Durham, N.C. Adam Winkler teaches law at the UCLA School of Law. His recent book, We the Corporations: How American Businesses Won Their Civil Rights, gives an engaging account of the development of corporate rights, in terms accessible to intelligent non-lawyers as well as intelligent lawyers.
Let’s start this review where the book ends. In 2013, the small county of Mora, in rural New Mexico, prohibited corporations from engaging in fracking within county boundaries. The ordinance speaks eloquently of the political sovereignty of the local people and their right to control their own natural resources, with reverence toward nature. The ordinance had other provisions. It declared that corporations who wanted to challenge the law would not have the rights of persons under the United States or New Mexico constitutions. Corporations, as the ordinance envisioned it, should not have the constitutional rights which should only belong to flesh and blood people.
SWEPI LP, a Delaware corporation which is a subsidiary of the energy company Royal Dutch Shell, and which is authorized to do business in New Mexico, sued Mora County in federal district court to have the county ordinance struck down. The court found that the ordinance clashed with New Mexico state law, but that’s not the important point for present purposes. The court also found that the ordinance violated the United States Constitution, as interpreted by the U. S. Supreme Court. The relevant Supreme Court decisions said that corporations were indeed persons with constitutional rights under the Fourteenth Amendment. Indeed, Mora County recognized this and wanted these Supreme Court precedents overruled. But only the Supreme Court could overrule its own precedents, the trial judge predictably declared. Whatever dreams Mora County may have had of taking its case to the Supreme Court came to an end when the voters, fearing the costs of losing the litigation, replaced a key pro-ordinance member of the county board, after which the county agreed to drop the case.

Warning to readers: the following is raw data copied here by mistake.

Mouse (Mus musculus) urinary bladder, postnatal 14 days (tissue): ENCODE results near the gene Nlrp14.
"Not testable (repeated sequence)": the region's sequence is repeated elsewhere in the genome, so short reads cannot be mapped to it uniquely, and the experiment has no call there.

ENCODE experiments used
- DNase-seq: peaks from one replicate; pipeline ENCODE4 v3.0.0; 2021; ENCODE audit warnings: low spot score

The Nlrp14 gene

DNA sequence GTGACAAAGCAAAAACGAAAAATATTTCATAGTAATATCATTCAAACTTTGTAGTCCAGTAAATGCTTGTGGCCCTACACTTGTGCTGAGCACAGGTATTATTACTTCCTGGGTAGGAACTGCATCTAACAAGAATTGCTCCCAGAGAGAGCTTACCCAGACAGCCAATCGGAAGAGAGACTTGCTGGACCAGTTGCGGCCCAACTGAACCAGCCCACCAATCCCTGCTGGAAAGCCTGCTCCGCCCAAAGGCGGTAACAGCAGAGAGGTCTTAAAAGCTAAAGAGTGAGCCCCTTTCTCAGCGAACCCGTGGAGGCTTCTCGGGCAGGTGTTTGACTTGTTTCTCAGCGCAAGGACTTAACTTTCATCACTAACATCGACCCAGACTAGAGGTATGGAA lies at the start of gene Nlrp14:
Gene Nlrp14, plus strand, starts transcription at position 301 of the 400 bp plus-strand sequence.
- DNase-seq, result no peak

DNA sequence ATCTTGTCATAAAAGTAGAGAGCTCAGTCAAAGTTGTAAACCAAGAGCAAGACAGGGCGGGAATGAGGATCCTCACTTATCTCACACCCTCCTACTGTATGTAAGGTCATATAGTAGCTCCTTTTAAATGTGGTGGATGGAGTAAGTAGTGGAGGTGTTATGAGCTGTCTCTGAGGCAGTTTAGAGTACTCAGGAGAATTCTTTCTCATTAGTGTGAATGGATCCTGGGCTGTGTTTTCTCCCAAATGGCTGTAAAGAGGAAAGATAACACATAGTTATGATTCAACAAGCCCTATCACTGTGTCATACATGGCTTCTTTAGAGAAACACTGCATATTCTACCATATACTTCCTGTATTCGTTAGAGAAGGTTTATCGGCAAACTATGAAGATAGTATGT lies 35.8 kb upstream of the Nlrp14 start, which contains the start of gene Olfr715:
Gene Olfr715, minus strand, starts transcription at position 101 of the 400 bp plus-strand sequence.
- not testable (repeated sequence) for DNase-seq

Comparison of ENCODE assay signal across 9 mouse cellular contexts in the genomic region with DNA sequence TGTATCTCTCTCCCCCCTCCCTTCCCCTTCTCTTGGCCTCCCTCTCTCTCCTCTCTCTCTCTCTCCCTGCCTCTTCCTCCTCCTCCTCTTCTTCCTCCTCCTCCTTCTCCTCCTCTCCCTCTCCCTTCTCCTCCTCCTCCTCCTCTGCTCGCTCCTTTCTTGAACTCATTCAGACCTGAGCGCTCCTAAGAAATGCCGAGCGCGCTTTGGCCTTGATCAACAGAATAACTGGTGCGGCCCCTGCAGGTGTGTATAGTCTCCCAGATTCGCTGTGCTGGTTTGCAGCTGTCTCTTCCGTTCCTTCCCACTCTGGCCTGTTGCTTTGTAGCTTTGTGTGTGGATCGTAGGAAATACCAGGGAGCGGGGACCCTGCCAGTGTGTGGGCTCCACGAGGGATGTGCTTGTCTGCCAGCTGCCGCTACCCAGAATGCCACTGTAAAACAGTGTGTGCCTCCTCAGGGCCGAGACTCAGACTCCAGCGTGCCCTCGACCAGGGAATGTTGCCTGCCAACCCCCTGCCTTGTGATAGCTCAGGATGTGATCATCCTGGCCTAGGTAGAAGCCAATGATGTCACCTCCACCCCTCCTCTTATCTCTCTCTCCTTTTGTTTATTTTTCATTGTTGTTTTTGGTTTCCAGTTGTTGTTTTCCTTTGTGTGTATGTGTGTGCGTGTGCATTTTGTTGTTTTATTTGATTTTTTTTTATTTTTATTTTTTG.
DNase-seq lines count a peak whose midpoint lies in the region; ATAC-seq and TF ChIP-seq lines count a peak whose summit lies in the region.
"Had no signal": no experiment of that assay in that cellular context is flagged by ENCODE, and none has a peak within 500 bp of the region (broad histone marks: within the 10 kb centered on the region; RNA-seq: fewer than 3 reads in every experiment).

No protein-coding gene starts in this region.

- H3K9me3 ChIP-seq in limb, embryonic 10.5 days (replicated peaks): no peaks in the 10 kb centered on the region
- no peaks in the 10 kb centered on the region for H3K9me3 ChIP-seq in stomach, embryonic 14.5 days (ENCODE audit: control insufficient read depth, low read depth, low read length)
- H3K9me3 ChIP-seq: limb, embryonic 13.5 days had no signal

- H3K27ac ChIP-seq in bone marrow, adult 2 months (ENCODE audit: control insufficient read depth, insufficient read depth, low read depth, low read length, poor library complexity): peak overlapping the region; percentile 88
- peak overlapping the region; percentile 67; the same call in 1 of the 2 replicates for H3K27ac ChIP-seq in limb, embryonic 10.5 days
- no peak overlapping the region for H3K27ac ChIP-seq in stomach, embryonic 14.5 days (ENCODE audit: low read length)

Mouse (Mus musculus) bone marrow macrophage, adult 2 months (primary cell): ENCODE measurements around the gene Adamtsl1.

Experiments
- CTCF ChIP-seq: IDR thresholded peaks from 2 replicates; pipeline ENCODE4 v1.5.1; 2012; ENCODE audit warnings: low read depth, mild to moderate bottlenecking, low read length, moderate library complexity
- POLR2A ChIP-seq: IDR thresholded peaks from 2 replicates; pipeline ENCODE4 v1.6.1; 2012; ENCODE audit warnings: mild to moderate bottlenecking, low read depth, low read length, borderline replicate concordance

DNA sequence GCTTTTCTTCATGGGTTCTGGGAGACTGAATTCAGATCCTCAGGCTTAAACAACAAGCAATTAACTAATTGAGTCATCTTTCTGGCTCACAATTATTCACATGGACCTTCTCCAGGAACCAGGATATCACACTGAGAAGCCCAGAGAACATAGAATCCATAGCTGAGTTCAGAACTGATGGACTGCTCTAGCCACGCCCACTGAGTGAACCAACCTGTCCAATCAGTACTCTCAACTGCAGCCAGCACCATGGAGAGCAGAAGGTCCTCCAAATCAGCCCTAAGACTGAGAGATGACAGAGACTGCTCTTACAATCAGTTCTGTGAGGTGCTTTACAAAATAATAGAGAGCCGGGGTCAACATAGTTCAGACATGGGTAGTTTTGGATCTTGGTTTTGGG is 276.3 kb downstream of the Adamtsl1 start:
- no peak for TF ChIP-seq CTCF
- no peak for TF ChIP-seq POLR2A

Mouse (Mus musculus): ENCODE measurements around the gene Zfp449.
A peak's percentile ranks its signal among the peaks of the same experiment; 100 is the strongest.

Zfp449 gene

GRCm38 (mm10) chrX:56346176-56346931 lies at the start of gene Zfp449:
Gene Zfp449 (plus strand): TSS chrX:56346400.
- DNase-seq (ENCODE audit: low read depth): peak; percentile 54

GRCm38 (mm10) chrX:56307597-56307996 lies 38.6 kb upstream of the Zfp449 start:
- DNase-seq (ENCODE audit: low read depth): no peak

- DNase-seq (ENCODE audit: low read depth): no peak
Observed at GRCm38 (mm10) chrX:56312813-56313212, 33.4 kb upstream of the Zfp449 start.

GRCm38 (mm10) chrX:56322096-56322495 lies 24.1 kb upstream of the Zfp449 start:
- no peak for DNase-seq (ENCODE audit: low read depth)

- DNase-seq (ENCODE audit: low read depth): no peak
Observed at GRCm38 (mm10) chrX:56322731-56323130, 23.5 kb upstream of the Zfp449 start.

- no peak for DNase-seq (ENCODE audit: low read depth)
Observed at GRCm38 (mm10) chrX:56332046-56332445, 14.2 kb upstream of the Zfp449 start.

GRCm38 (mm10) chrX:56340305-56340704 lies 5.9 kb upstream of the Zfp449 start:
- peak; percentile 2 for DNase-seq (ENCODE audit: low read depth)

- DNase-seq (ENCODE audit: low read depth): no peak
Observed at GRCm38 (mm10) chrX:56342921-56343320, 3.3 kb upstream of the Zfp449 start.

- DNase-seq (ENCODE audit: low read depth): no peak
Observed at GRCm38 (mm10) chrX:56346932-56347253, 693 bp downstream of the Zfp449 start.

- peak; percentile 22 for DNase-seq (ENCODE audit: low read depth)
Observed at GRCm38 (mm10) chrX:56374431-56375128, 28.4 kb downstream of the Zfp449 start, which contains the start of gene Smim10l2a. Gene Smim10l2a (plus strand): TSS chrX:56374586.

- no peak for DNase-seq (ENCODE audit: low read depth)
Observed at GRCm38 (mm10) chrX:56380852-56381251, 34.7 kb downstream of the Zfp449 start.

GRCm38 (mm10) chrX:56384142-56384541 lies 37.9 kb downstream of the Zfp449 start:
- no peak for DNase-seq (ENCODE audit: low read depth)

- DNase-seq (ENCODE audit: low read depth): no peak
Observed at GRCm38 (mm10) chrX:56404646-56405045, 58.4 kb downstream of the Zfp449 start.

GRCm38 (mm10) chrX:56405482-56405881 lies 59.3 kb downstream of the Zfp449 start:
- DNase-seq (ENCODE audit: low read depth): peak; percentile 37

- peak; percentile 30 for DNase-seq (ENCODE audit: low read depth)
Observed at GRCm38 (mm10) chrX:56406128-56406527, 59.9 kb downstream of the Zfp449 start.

The rights which the Supreme Court attributed to corporations, to the distress of Mora County, have developed through a series of decisions going back to 1809. Winkler traces these decisions, claiming that the growth of corporate rights was not a spontaneous development but the result of what he sees as a sort of corporate civil-rights movement. Through litigation (generally well-financed) over two centuries, various corporations won decisions by which corporations evolved from government-created artificial persons, not even mentioned by name in the Constitution, into entities possessed of many of the same constitutional rights as flesh-and-blood human beings.
Winkler narrates, as engagingly as he can, the story of the development of corporate constitutional rights in the Supreme Court, with occasional asides for related legal developments in the Supreme or other courts. Winkler starts with an obscure Supreme Court decision in 1809 and builds up his narrative to a climax in 2010 when, in the Citizens United decision, the high tribunal decided that corporations could advertise for or against federal political candidates, despite the efforts of Congress to limit such advertising in the period leading up to general elections. In pursuing his narrative from 1809 to 2010, Winkler gives attention to the stories of the key cases and the lawyers, judges, Presidents, officials, and legislators who developed or fought over these doctrines. Many forceful personalities and influential groups helped pull the law in a pro-corporate direction.